The ones dominating the agenda are the “positive” liberty, equity feminists. Hence, why feminism pursues the “wage gap” so strongly, why Obamacare has “free” contraception, why there was so much feminist rage when religious organizations did not want to pay for contraception, etc.
The third problem is that women and men are not the same. This leads to situations where “the same” is simply not possible.
The most obvious difference is that women can give birth, men can’t.
So, how do you give equal rights?
Is abortion only a women’s decision because it’s her body? Is it “equal” for men to have no say in the life or death of their unborn child?
If a man gets no say in the abortion decision, then would it not be fair to allow him to opt out of child support obligations? On the other hand, is it fair to expect a women to take all support for the child on herself?
There is no way the rights of persons in a situation like this can be “the same” because the decisions are not equivalent.
What of maternity/paternity leave? If we give them both similar time off, when the man isn’t even pregnant is that “the same”? But if we don’t give them equal time off, isn’t that differing opportunities?
Statistical differences in natural aptitudes or interests between the sexes leads to the equity/equality distinction.
Men are physically stronger and and bigger than women. So, when hiring, say, police, do we have “the same” physical requirements for both sexes with different outcomes, or do we “the same” outcomes by having differing physical requirements.
Women are less interested in math and math-based subjects. Do treat the sexes “the same” and just accept there will fewer female engineers or do we try to have “the same” amount of engineers for each sex by incentivizing and strongly encouraging women to enter engineering when they don’t really want to?
Most feminists I’ve read fall into the latter category of each. How does this fit into “women are people” and “deserve the same social, economic, and political rights and opportunities?”
Slate, that bastion of modern liberalism, explains why feminists want everybody to be a feminist:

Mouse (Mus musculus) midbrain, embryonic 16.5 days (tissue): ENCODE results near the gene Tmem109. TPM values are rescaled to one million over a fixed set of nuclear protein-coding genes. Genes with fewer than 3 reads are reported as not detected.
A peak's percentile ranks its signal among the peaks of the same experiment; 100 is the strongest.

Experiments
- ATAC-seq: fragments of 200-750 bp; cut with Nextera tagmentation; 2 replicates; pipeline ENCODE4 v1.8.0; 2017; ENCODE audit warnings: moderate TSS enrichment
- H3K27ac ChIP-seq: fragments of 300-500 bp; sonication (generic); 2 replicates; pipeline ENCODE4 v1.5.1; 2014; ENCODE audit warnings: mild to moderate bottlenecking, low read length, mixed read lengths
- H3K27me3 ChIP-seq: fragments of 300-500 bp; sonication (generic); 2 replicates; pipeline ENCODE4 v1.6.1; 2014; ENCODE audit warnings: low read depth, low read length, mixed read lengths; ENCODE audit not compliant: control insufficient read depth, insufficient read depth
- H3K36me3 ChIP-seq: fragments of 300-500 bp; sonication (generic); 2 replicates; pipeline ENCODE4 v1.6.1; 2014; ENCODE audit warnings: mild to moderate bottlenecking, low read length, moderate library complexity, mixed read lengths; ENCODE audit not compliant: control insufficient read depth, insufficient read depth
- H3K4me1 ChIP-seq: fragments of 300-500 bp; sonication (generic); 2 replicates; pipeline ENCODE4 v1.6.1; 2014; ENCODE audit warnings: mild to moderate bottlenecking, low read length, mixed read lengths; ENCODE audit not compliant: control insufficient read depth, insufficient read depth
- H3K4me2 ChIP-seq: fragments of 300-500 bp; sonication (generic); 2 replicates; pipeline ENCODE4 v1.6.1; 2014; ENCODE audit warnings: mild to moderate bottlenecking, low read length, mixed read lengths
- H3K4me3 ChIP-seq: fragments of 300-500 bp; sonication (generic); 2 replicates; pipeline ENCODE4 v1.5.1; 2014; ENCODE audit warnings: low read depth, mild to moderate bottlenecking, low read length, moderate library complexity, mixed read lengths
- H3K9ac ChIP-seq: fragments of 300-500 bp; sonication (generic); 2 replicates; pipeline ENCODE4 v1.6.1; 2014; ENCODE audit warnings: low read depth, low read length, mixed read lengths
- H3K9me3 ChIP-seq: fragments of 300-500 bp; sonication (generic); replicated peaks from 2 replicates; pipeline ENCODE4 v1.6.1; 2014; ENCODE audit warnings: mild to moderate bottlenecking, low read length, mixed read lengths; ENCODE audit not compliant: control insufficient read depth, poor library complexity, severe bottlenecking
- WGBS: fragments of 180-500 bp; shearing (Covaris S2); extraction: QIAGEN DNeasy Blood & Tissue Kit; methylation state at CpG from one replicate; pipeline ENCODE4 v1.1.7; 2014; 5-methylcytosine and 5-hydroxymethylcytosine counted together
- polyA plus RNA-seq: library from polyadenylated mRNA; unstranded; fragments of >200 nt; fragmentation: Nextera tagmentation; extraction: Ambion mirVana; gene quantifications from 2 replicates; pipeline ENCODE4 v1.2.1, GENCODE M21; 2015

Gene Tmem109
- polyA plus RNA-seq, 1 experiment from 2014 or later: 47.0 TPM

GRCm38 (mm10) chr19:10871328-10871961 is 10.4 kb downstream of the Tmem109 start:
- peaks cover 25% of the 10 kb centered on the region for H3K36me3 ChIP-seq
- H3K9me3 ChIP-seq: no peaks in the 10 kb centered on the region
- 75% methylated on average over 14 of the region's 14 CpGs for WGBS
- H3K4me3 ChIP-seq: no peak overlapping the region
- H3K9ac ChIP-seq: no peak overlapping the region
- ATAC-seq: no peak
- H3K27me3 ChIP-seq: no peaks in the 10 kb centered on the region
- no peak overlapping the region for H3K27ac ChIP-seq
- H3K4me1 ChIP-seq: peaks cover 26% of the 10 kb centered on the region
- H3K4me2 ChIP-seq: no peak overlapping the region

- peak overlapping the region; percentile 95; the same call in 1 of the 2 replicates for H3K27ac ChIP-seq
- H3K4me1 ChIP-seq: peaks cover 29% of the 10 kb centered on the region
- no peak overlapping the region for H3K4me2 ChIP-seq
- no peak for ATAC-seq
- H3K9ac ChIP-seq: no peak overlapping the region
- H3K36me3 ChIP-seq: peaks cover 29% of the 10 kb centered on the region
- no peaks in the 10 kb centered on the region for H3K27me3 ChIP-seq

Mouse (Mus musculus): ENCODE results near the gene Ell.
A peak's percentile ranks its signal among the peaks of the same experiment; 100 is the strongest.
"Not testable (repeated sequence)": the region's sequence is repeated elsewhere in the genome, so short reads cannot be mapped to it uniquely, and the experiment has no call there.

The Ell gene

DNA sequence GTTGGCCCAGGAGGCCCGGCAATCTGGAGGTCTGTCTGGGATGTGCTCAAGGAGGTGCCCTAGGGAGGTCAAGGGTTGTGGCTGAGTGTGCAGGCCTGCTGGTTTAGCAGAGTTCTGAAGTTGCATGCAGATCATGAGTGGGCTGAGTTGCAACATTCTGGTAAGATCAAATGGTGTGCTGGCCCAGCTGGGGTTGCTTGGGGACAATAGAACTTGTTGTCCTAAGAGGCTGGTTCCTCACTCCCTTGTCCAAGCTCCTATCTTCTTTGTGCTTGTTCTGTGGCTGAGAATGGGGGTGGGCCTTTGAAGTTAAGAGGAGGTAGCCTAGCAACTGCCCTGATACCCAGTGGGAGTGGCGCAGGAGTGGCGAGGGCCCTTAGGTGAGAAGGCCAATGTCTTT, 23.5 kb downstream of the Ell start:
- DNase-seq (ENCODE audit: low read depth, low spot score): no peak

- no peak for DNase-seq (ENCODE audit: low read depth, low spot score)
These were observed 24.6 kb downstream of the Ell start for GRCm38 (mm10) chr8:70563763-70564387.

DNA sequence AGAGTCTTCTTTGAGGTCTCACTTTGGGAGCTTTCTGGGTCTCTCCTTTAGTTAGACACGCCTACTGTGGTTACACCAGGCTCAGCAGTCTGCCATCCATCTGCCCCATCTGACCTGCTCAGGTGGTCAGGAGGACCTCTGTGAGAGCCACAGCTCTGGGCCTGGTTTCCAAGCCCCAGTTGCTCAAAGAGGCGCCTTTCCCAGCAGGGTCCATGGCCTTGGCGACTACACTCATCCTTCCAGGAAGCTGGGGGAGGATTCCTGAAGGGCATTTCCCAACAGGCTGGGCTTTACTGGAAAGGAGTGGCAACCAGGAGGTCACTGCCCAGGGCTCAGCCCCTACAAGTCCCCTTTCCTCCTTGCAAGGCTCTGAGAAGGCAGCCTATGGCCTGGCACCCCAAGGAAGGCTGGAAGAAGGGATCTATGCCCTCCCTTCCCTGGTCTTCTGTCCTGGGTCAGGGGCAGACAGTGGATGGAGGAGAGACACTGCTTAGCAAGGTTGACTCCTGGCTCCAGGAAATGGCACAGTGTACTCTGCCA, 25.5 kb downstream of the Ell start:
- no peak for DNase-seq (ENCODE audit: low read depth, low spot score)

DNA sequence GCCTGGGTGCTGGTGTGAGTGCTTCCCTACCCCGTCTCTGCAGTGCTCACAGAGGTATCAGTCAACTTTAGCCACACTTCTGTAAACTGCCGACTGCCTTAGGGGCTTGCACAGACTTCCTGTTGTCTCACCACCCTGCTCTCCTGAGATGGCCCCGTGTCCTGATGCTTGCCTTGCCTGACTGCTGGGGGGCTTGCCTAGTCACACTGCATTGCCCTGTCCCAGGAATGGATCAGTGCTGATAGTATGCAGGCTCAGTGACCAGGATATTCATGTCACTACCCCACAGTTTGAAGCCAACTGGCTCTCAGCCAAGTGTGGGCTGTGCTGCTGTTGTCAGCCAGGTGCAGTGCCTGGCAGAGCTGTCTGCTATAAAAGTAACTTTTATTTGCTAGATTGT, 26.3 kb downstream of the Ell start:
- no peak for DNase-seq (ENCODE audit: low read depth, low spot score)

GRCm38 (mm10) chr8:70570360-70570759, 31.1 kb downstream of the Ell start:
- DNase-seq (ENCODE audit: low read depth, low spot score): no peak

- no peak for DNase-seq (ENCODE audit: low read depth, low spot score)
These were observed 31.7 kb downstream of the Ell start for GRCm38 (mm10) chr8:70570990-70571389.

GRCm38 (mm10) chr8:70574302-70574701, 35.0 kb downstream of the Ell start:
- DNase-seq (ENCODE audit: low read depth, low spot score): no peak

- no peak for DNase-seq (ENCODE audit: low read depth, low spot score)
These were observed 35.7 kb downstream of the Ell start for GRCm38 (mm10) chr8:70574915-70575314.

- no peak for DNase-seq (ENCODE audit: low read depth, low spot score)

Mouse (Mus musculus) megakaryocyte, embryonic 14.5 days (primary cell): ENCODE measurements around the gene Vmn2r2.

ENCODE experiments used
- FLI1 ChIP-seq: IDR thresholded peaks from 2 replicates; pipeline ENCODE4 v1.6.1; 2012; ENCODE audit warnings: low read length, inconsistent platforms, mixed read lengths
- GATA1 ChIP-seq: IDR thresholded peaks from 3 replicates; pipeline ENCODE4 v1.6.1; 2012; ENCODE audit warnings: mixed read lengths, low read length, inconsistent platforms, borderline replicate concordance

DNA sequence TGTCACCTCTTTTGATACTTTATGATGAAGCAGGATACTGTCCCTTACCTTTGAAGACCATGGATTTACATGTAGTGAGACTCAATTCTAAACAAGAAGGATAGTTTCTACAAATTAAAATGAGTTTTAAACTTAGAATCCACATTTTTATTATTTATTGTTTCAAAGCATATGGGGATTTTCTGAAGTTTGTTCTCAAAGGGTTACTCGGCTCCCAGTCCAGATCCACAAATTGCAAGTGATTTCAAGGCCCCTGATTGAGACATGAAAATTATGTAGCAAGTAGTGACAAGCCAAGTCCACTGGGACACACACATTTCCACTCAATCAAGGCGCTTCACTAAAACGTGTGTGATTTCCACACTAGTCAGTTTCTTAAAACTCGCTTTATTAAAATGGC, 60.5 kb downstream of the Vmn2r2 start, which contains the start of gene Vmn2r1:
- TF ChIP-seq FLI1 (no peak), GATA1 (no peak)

So as we adopt West’s definition of “feminism,” perhaps we can also start phasing out the term itself. Perhaps we can instead focus on labeling the outliers who are not feminists: the misogynists, chauvinists, and sexists. That would go a long way towards clarifying that feminism is now mainstream, obvious, and self-evident.
By defining feminism as the norm, they can then define anybody who doesn’t swallow the feminist agenda whole as “outliers”.
Oppose unlimited abortion on demand paid for by the state: you’re a misogynist.
Believe women should pay for their own birth control: you’re sexist.
Believe that the personal should be kept private: you’re a chauvinist.
Now, feminists already call anybody who doesn’t agree with their agenda misogynists, so that’s not the point, in itself. Rather, by having people accept feminism as the “mainstream, obvious, and self-evident” norm, they can force society as whole to accept that anybody who doesn’t engage in feminist group-think is a misogynist.
The point of normalizing feminism is to use it as a ideological weapon.
It’s a con-game: have society accept that the feminist label because they believe the uncontroversial statement that women are people. Most people don’t oppose the goals of liberal feminism all that strongly.
Then once society accepts the feminist label, move the goalposts. Feminism now means supporting unlimited abortion, or affirmative action, or “free” childcare. You must support us, you don’t want to be misogynist, do you?
In conclusion, we are not all feminists.
We almost all agree that “women are people” and should be given “the same social, economic, and political rights and opportunities” as men, but feminism goes far beyond that. In addition, what most feminists mean by the same rights and opportunities is usually contradictory to what most people mean by that phrase and what the English classical liberalism which defines our political and economic culture mean by that phrase.
Normalizing the feminist label is nothing more than an ideological weapon.